When you have 100 problems, more logs are not the answer

big_fire_01 Often SIEM projects begin where log aggregation projects end. So many logs cut into organized stacks of wood ready to burn for value. I can be quoted on this “All logs can be presumed to have security value”. One project to build the worlds largest bonfire however is seldom the correct answer. What value you may ask? Value will be gained in one or more of these categories:

    • Compliance – External regulation required collection and retention of this data for a specified period of time.
    • Forensics – External event causes the organization to be aware of an activity and the data can be used to determine if a unauthorized or malicious act occurred and the scope of the damage. Bonus if the actor can be identified this is not always the case.

Detection – Rules based logic can be applied to the data as generated to detect interesting events for investigation. At Splunk we call these searches correlation searches, which generate notable events. Notable events may or may not be incidents.

  • Analytic  – Aggregation of the can allow human or machine learning based detection of actions that are notable.
  • Tuning – Rules based logic applied to detection and aggregation sources can identify opportunities to improve preventive controls which will reduce the risk profile of the organization. This will include such things as adjustment to web proxy and UTM devices when malware is detected on an endpoint.

Of these value sources their perceived importance will vary greatly to the data’s customer. Lets talk about typical customers for a few minutes

  • Legal – The legal team is one of the ultimate customers of the solution and often the most powerful agent of change in achieving funding. Conservative and often paranoid their goals are easily understood and testable. As such their primary concern in forensic value.
    • Retention – Their ask is to retain data for length of time required for greater of the following and no longer per log source. The standards are “business reason” meaning it is not correct to take the most demanding standard and apply to all things log.
      • The business to operate (SOC)
      • The requirements of contractually imposed standards such as PCI, HIPPA (BA) OR specific contract terms.
      • The requirements of legal standards. For example seven years in the case of change logs for financial controls where the electronic record is the sole control.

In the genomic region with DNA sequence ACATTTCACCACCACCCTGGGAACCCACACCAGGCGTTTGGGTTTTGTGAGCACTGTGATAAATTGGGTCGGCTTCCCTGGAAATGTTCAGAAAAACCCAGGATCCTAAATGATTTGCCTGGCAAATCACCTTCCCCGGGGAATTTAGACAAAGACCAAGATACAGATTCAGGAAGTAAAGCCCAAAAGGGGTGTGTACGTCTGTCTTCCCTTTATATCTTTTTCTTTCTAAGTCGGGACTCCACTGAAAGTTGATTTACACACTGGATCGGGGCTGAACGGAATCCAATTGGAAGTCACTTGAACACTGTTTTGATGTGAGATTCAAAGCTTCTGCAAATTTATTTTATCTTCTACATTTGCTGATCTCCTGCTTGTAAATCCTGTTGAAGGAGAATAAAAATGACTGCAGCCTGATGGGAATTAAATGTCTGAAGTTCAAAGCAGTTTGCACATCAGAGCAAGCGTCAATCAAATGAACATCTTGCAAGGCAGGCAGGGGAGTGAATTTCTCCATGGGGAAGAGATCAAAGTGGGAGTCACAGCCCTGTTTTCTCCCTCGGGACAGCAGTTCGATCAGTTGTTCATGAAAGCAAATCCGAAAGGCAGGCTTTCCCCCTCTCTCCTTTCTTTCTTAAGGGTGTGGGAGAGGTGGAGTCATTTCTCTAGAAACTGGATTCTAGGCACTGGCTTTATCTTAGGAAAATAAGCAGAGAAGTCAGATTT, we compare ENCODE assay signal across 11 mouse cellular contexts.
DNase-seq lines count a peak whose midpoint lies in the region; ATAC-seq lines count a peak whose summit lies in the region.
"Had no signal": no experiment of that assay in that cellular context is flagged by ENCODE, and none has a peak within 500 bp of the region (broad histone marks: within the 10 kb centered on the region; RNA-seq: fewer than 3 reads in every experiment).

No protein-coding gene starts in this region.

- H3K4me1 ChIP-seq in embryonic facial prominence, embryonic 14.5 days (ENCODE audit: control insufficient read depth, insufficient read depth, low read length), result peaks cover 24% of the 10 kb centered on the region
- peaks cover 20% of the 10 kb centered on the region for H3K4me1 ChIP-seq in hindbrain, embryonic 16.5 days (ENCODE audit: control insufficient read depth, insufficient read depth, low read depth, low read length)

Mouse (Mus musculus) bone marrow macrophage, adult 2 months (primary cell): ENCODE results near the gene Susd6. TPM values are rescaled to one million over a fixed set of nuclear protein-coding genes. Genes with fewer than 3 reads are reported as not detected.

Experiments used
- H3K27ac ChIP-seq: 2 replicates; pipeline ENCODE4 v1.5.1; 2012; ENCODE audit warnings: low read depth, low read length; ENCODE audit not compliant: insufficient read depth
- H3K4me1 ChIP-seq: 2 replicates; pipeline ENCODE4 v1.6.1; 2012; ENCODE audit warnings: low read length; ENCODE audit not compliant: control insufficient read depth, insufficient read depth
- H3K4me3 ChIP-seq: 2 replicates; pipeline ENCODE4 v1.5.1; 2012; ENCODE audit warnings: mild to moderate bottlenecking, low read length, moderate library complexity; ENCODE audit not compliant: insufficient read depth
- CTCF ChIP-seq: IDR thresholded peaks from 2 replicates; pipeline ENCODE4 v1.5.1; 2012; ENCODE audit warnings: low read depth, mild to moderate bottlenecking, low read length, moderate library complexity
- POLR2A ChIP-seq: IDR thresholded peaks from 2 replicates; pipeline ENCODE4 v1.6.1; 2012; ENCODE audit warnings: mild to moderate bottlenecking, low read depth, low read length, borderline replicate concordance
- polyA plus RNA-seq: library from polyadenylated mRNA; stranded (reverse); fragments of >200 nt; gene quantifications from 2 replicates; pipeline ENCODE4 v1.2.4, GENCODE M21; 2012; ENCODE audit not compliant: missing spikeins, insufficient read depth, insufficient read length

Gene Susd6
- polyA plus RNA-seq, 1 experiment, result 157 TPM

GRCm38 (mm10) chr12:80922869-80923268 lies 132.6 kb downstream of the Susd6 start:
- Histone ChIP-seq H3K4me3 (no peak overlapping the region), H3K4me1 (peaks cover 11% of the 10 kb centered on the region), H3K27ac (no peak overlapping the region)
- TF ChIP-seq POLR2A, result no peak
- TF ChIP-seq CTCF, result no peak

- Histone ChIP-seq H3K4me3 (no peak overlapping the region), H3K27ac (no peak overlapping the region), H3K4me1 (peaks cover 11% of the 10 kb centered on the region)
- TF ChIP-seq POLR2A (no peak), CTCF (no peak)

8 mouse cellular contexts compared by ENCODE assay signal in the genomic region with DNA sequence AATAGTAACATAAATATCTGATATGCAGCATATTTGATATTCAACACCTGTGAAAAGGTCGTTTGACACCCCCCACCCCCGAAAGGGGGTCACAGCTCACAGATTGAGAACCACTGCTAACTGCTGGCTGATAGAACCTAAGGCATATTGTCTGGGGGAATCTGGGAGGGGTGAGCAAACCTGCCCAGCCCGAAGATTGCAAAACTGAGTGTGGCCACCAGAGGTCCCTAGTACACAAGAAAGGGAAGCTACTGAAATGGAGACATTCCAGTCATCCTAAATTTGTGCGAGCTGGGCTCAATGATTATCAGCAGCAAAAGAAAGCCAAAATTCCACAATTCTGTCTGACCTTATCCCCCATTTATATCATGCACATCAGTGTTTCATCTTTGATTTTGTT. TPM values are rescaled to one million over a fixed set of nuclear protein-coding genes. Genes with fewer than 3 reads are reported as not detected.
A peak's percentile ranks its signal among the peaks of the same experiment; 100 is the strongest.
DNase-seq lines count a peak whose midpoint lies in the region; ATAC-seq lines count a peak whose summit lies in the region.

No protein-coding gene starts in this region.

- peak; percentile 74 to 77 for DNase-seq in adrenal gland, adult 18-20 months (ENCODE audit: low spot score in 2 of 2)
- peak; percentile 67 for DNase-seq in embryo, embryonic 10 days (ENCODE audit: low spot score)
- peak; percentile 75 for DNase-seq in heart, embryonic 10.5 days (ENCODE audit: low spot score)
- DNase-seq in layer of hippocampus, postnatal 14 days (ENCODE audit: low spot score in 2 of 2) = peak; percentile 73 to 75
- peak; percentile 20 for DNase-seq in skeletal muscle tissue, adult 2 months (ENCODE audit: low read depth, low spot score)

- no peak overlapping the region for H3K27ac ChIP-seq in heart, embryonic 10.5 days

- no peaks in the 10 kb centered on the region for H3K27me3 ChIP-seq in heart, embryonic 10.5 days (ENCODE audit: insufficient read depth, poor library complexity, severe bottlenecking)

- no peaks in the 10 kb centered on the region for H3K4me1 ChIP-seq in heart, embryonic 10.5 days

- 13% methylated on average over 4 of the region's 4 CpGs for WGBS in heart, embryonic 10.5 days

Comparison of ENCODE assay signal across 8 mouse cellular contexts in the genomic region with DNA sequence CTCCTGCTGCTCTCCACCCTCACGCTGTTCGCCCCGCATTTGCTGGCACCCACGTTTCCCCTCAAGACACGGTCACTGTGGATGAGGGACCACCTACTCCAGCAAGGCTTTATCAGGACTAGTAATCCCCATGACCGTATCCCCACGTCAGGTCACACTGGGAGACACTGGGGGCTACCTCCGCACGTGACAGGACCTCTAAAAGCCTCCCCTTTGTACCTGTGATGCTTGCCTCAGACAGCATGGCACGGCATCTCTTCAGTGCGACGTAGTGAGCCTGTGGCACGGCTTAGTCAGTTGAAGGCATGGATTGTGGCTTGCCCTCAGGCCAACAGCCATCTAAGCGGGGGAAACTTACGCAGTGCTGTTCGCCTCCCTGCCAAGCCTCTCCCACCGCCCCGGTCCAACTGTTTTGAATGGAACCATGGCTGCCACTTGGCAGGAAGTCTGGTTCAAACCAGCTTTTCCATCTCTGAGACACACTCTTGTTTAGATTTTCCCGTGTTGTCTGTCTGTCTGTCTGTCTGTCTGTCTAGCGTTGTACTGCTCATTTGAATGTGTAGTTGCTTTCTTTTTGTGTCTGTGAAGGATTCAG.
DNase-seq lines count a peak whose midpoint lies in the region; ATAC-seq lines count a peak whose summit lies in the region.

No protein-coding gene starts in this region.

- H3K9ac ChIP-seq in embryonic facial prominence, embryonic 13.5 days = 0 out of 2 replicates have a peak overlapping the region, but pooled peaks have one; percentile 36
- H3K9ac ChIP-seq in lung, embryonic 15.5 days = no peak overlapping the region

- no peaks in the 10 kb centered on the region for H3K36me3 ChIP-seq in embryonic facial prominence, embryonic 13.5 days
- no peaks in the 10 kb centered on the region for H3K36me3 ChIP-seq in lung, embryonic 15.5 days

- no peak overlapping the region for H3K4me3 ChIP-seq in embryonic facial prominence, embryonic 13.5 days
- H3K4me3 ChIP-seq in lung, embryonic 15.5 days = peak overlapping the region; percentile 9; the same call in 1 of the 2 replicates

• Availability – The original log form (not the original medium) must be available for discovery for the period of time required. Additionally unrelated log sources should not be commingled. If provided to a third party in discovery that additional information can be used against the organization in legal proceedings.
  • Brand Protection/marketing – While a non consumer of the log information this group within your organization can indeed be a champion. Their desire is to be able to answer questions to consumers and the public. “What happened”, “When did it start”, “When did it end”.  This group will derive value from both forensic and detection in the event of a breach. However the value of detective controls can be realized to avoid two major categorizes of events
    • Detection – Denial of service through intentional destruction of IT systems
    • Detection – Defacement such as loading of unauthorized text or media onto customer facing systems.
  • Loss Prevention/Fraud/Corporate Security – Direct financial consequences of security events of today are often included inside this group today. External events will often trigger investigations which will require assistance from the IT security organization. Forensic log data easily produced on demand will improve the operation of this group.
  • Human Resources – This group represents an excellent opportunity for partnership.
    • Detection – Policy violations and the organizations response when such events may rise to “resume updating” levels require methodical execution to avoid legal exposure.
    • Forensic – Records will permit rapid resolution of externally reported events such as workplace harassment.
  • Compliance – This may take the form of multiple groups within the organization inside of other larger groups. In most cases value is taken from forensic usage of data. Compliance groups often initiate the funding log aggregation projects and can be significant partners in funding the Log Aggregation + SIEM  solutions. For systems involved in the scope of a compliance program
    • Forensic  – Data for the operation of the systems
    • Forensic – Data to evidence the performance of the SOC for events related to compliance systems.